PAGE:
If you have not seen such practice in your conference, it is coming your way. I live in area where the integrity of sacramental practice has completely collapsed. I have seen alleged Baptisms in the name of the creator, redeemer, and comforter. It is common to witness invented rites by more progressive clergy with neither prayer of Confession nor epiclesis and where no person of the Trinity is named. I see this even at Conference and District events and even by those in the superintendency. When you have a Big Tent episcopacy that doesn’t care what anyone teaches or believes about Jesus, atonement, or salvation then things get random. In the absence of legitimate teaching authority that guards the faith, people will try to solve the problem on their own. I do not endorse this practice, but I understand it.
The simplest solution would be to use Rite 4 which is the ancient Anglican Rite (almost), but it has three significant problems. The version in the hymnal is not a complete service of Word and Table but an uneasy addendum to some liturgy of the Word. The language is dated and awkward. The Thanksgiving after Communion is moved to a place before the distribution of the elements and tacked on to the Prayer of Humble Access creating a redundant and unwieldly prayer of excessive length even for me. I am sure it seemed like a good idea at the time.
Finally, a very few are returning to the form in the 1964 Book of Worship. It seems reasonable that if something is missing then you go back to the last place you saw it. It is a complete Word and Table. It only requires some adjustment to the rubrics to align with the pastor’s ecclesiology (I prefer ad orientem posture—others will need to modify those instructions). Apart from the dated language, it has no fatal flaw.
Each pastor must choose a path. There is no denominational or Conference resource that can help. If there was, we wouldn’t be in this mess. It bears repeating: do not do this in isolation but in counsel with clergy of like faith and trustworthy judgement. Develop the liturgy and consider what things cannot be compromised and what things may be adjusted to local preference. Once you have committed to a specific goal, then introduce it to your local church. As pastor you know the best process for implementing change. Only, make sure the process is time bound. This is not something to present as, “wouldn’t this be nice,” or “do you think we could do this?” The better approach is, “Here is the problem. Here is where we are going. I expect us to get there by this date. What can we do to best make this happen?”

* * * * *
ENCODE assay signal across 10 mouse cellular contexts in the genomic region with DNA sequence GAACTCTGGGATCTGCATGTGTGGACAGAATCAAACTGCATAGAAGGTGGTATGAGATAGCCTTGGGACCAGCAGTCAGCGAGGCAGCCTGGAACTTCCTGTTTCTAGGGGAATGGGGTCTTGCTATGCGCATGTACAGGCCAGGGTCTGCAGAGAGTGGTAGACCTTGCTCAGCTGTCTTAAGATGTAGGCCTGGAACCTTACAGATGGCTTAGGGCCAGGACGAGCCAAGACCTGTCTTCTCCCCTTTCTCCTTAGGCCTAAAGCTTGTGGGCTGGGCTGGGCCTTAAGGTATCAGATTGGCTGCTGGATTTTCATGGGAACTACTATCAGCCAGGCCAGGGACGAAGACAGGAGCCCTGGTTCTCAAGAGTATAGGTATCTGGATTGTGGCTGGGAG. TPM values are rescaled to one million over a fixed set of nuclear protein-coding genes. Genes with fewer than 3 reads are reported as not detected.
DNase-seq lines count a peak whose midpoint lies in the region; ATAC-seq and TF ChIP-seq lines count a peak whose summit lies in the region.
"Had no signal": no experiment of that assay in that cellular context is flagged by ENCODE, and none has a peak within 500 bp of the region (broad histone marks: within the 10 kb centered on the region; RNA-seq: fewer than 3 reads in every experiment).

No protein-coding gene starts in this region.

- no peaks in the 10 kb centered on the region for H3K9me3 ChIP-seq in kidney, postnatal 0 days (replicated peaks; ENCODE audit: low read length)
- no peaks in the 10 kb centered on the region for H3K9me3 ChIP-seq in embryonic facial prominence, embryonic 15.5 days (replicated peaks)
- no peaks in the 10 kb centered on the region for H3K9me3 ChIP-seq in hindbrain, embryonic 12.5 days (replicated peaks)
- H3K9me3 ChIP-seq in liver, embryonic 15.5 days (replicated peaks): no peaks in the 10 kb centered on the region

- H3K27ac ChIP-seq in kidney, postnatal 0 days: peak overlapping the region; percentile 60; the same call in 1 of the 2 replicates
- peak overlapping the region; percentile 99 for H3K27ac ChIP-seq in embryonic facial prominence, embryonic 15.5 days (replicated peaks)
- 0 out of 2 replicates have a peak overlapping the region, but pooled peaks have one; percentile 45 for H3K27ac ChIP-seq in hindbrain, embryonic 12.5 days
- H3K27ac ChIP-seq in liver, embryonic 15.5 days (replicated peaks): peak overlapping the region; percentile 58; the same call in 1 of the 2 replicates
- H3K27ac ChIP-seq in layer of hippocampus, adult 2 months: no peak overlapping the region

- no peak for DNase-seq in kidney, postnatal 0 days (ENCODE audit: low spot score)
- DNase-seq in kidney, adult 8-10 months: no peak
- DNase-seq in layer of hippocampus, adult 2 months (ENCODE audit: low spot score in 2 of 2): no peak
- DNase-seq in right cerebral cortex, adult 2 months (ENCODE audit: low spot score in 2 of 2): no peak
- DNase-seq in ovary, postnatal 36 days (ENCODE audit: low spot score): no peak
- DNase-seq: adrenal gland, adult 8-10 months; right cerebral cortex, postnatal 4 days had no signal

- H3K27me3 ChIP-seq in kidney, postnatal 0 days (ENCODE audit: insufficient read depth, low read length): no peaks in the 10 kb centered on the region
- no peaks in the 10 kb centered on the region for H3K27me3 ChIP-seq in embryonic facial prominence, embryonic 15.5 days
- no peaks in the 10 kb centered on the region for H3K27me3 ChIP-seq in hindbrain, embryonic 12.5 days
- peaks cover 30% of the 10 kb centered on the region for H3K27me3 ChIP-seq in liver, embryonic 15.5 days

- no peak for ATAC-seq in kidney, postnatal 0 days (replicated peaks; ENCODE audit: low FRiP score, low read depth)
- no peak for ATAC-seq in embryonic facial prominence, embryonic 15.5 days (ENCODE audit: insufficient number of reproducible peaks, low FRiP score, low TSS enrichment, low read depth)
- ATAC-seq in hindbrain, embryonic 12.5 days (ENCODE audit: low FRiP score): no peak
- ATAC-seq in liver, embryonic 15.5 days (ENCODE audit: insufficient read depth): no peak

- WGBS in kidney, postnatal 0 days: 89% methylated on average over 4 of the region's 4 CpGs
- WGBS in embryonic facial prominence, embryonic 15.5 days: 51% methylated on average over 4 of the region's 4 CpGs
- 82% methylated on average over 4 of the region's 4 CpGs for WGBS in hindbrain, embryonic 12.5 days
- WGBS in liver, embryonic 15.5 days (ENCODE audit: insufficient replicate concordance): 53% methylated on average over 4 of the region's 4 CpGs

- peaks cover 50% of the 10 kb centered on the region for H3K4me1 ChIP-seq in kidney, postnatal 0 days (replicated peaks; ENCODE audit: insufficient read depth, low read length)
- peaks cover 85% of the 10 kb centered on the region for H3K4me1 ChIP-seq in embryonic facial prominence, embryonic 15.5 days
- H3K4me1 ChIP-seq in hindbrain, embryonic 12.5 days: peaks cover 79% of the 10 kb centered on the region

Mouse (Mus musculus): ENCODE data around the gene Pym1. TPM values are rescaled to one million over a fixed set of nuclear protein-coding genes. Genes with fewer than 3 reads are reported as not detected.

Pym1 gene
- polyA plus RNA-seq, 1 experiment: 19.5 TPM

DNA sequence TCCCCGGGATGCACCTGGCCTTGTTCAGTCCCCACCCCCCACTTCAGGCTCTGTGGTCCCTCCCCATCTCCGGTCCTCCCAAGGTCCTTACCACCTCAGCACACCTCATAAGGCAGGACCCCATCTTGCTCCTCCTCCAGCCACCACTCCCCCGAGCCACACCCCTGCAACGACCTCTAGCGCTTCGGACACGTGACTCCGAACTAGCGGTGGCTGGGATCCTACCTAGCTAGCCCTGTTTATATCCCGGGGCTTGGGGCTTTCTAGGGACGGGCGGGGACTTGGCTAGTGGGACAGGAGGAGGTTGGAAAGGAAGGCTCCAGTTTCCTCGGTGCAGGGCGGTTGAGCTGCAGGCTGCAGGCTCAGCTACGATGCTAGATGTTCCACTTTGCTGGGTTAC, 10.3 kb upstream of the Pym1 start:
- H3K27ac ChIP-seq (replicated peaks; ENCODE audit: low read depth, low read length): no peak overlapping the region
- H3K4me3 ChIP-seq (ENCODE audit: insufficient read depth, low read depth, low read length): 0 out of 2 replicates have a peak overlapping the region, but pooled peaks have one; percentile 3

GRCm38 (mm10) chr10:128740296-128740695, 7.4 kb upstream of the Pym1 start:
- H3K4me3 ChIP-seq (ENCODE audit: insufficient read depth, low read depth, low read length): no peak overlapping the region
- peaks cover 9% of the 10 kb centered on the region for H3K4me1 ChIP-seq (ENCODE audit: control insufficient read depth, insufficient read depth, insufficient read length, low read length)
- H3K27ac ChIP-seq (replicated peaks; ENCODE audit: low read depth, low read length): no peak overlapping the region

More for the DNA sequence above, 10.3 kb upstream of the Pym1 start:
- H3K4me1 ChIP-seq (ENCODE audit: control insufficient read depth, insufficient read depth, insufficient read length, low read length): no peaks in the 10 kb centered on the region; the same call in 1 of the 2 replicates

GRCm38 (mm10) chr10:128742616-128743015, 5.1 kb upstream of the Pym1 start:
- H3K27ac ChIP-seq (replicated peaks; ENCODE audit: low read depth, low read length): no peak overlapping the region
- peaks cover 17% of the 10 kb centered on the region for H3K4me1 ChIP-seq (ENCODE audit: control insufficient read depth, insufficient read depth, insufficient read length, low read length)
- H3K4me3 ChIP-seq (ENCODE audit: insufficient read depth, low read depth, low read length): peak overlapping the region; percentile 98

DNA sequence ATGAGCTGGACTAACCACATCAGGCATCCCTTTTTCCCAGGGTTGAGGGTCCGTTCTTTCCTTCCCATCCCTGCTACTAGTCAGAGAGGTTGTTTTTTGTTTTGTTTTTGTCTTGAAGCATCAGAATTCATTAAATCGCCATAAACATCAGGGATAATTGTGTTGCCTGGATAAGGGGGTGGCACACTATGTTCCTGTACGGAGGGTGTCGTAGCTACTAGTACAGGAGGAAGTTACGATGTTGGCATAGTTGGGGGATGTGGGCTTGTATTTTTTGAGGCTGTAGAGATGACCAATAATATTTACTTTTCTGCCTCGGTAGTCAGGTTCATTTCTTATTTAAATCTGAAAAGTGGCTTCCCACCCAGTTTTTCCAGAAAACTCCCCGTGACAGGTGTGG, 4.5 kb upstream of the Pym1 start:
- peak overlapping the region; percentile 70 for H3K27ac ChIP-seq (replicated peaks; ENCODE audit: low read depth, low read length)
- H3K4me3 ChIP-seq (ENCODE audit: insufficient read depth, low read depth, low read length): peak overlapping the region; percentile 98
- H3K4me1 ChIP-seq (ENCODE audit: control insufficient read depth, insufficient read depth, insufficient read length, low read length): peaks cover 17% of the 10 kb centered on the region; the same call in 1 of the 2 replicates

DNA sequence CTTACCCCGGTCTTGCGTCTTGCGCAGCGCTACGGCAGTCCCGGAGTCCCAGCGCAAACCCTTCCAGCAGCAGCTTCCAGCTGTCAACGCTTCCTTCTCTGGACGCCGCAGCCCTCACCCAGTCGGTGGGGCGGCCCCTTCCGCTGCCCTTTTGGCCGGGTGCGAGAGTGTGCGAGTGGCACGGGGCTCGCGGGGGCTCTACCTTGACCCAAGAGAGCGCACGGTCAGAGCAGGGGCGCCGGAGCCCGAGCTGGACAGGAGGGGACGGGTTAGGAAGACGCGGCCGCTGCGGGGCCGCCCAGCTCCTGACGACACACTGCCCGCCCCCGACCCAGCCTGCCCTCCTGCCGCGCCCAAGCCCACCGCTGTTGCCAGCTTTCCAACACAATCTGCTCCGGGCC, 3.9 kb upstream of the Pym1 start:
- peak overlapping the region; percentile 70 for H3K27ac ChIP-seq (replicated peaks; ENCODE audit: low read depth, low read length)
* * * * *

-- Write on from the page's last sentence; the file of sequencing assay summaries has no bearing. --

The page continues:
This is the last essay in the series. I conclude with an observation. Our faith cannot be divided into evangelical Christians or sacramental Christians, orthodox Christians or charismatic Christians, traditional Christians or contemporary Christians. The primitive religion which John Wesley expounded so well is evangelical and sacramental and orthodox and charismatic and traditional and contemporary. If it is not all these things, then it is nothing. It is mocked by its critics as simultaneously KJV bible thumping and Romish superstition. It saves souls and transforms lives. It is my desire that we experience all these things in a restored celebration of the Lord’s Supper.
I am obviously not an accredited academic, so I hope I have not extended myself beyond my competency. I regret that I lapse into a vocabulary that is sometimes unfamiliar. My excuse is that this work is longer than I would like. If a word could replace a paragraph, I yielded to temptation and opted for the word. Perhaps this series will move someone to address the matter in a way that is both more succinct and more accessible.